We’ll take it

    1. I’m pretty nervous about how gobal corrections will play out in the markets.

      Markets that are based on the “greater fools” concept are crazy and just so 1929l .

  12. A lot of news articles this morning pushing socialism as if it made America great like Medicare that was enacted in the 70,s.

    1. Both social security and Medicare were built like Ponzi schemes which are dependent on exponential population growth. Since they paid out far more to the average person than they took from the person they were widely popular. People only hate losing in a Ponzi scheme very few report a Ponzi scheme that has paid out more to them than they put in. However even government run Ponzi scheme s will fail. The program s could have been made sustainable as their inception but would not have been politically popular. After all the free market could run a retirement program more efficiently which just gave you a reasonable return on the money you actually saved

      1. The greatest generation got the most in terms of not enough pay in to Social security .The fact that they went through the Great Depression and fought the nasty World War ll almost makes it acceptable.

        These people lost their savings in the 1929 stock market crash when Banks failed even if they never played the stock market.

        From that perspective it kept starving older people dying on the streets even if they hadn’t paid in enough years. Yes, maybe a welfare program , but one that might of been justified at the time.

        1. It wouldn’t be that hard to fix social security, but it’s a political landmine.

          I went on a long run yesterday and was speaking to my uncle. He is a chip designer, now retired. Leery of all democratic candidates (except he loves Tulsi Gabbard) and reluctantly voted for DJT. He is absolutely paranoid of a wealth tax and has close to $1 mil in 401k. He kept droning on about the democrats wanting to give free education, free health care, etc. But then he pivoted and spoke about his $4k month SS check and also that his wife (who has never worked) who gets 1/2 of what he gets, so $2k a month. I love my aunt, really. But the amount of free stuff this very wealthy pensioner will get, and his wife, is far beyond anything being proposed by the dems. There are boomers all over the country who are tapping SS this way and getting far more than they paid. SS could be fixed, but not when it means taking away their “free stuff” (e.g. Gimme Dat GOPers).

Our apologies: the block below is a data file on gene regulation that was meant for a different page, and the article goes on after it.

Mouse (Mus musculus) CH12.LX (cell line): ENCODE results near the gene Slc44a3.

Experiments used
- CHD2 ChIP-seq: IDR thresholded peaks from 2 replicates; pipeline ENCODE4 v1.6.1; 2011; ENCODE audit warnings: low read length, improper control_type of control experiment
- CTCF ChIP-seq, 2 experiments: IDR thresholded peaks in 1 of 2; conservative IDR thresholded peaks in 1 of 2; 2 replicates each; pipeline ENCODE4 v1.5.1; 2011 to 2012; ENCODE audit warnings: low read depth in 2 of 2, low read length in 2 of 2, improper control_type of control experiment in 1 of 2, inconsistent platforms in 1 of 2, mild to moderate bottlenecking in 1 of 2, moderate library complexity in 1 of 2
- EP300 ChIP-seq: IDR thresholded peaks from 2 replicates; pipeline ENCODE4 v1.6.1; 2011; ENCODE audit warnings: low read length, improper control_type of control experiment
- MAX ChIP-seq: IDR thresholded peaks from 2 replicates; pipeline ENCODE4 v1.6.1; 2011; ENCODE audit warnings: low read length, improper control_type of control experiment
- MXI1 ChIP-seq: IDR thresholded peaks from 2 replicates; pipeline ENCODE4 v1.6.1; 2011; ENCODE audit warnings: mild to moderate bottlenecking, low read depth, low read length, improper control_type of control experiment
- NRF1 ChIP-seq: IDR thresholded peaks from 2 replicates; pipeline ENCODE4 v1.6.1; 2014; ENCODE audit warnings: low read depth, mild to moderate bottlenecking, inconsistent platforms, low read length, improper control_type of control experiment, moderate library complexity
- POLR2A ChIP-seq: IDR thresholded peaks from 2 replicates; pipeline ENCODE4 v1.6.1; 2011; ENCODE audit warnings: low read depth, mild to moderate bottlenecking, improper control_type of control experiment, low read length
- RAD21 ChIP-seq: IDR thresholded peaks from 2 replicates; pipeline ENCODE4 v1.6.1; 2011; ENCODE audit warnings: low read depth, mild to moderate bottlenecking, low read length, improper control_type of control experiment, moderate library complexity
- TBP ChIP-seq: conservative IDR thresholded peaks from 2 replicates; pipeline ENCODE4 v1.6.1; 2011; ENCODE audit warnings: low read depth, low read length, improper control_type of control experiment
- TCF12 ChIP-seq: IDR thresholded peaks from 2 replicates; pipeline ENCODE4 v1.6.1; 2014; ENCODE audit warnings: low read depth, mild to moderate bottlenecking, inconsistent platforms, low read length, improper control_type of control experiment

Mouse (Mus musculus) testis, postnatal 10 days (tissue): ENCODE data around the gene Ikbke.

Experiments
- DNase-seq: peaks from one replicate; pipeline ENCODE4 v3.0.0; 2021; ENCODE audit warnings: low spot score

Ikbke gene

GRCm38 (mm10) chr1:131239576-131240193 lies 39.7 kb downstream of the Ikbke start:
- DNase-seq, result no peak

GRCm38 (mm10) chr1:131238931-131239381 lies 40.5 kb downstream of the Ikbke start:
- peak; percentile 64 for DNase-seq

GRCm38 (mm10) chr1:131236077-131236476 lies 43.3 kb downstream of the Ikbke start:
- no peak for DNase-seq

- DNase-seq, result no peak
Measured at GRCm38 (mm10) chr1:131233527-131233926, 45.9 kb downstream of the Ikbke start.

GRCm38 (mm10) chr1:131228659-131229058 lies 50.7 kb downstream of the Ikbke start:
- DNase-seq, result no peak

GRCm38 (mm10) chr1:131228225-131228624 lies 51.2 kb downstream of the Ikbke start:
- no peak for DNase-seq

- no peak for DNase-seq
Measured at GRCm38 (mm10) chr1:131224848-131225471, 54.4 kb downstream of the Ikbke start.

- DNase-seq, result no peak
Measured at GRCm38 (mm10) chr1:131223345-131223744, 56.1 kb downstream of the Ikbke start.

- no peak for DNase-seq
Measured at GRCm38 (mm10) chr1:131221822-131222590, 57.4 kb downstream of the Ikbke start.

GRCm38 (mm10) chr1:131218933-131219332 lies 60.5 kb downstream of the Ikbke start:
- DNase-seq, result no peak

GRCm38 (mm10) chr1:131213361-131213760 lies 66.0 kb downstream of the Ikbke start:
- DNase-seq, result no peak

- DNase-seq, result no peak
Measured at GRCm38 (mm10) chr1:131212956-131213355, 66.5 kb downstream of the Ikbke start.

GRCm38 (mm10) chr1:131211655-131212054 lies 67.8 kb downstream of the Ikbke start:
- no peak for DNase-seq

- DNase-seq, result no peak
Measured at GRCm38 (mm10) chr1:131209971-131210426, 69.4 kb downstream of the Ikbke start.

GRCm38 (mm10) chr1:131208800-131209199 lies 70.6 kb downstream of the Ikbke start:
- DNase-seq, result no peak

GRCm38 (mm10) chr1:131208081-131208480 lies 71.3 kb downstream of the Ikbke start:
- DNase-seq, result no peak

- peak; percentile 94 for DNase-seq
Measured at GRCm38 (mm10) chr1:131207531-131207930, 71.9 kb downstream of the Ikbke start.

1. “But then he pivoted and spoke about his $4k month SS check and also that his wife (who has never worked) who gets 1/2 of what he gets, so $2k a month.”

            How does she draw a benefit if he’s not deceased?

          2. How does she draw a benefit if he’s not deceased?

            Are they no longer legally married? It could happen that way.

          3. How does she draw a benefit if he’s not deceased?

            Legally married. Wives are eligible for up to 1/2 of their husbands SS if husband retires at full retirement age (he will retire at 70).

          4. He is a chip designer, now retired.

            …he will retire at 70.

            One of these things is not like the other.

          5. Wives are eligible for up to 1/2 of their husbands SS if husband retires at full retirement age

            I did not know that. But it does make sense in light of the similar benefit available to ex-spouses if the former marriage lasted long enough.

          6. One of these things is not like the other.

            Retired from his job, living off savings. But not “retired” for SS calculations. As you know, you can delay until 70 to get extra monthly benefits, or you can take it at 62 and get much less.

          7. his $4k month SS check and also that his wife (who has never worked) who gets 1/2 of what he gets, so $2k a month.

            But not “retired” for SS calculations.

            Well then, one of these things is not like the other. I suppose he hasn’t figured out that she won’t actually get $2000.

            If you expect to live to 90, it is probably better to wait. If you go with 85, it is better to take the benefits earlier. It’s simply an annuity calculation.

          8. It’s simply an annuity calculation.

            Exactly. But it is an uncertain annuity calculation because no one really knows how long they are going to live.

            Retirees miss out on $3.4 trillion by claiming Social Security too early, study says
            CNBC